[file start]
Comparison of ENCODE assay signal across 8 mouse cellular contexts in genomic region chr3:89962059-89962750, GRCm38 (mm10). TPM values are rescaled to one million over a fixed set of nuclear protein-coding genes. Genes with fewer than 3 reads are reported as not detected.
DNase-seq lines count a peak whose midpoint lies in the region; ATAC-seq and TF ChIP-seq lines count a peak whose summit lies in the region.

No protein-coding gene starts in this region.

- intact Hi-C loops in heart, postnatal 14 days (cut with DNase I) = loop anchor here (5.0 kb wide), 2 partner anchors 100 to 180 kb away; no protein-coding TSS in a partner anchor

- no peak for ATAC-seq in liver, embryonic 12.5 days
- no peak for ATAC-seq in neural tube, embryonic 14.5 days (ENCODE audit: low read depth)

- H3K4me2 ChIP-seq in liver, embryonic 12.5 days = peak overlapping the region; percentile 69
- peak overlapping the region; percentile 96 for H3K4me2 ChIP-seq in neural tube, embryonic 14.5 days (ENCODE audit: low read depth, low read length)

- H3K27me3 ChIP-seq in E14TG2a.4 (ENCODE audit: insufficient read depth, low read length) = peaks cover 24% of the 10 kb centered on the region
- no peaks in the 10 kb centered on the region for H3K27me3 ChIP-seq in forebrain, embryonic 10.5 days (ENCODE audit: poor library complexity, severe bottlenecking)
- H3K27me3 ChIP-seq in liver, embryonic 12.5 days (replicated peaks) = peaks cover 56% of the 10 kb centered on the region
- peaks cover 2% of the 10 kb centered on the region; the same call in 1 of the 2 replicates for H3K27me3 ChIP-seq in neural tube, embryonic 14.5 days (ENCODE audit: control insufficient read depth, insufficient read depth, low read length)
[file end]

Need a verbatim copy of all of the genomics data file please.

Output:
Comparison of ENCODE assay signal across 8 mouse cellular contexts in genomic region chr3:89962059-89962750, GRCm38 (mm10). TPM values are rescaled to one million over a fixed set of nuclear protein-coding genes. Genes with fewer than 3 reads are reported as not detected.
DNase-seq lines count a peak whose midpoint lies in the region; ATAC-seq and TF ChIP-seq lines count a peak whose summit lies in the region.

No protein-coding gene starts in this region.

- intact Hi-C loops in heart, postnatal 14 days (cut with DNase I) = loop anchor here (5.0 kb wide), 2 partner anchors 100 to 180 kb away; no protein-coding TSS in a partner anchor

- no peak for ATAC-seq in liver, embryonic 12.5 days
- no peak for ATAC-seq in neural tube, embryonic 14.5 days (ENCODE audit: low read depth)

- H3K4me2 ChIP-seq in liver, embryonic 12.5 days = peak overlapping the region; percentile 69
- peak overlapping the region; percentile 96 for H3K4me2 ChIP-seq in neural tube, embryonic 14.5 days (ENCODE audit: low read depth, low read length)

- H3K27me3 ChIP-seq in E14TG2a.4 (ENCODE audit: insufficient read depth, low read length) = peaks cover 24% of the 10 kb centered on the region
- no peaks in the 10 kb centered on the region for H3K27me3 ChIP-seq in forebrain, embryonic 10.5 days (ENCODE audit: poor library complexity, severe bottlenecking)
- H3K27me3 ChIP-seq in liver, embryonic 12.5 days (replicated peaks) = peaks cover 56% of the 10 kb centered on the region
- peaks cover 2% of the 10 kb centered on the region; the same call in 1 of the 2 replicates for H3K27me3 ChIP-seq in neural tube, embryonic 14.5 days (ENCODE audit: control insufficient read depth, insufficient read depth, low read length)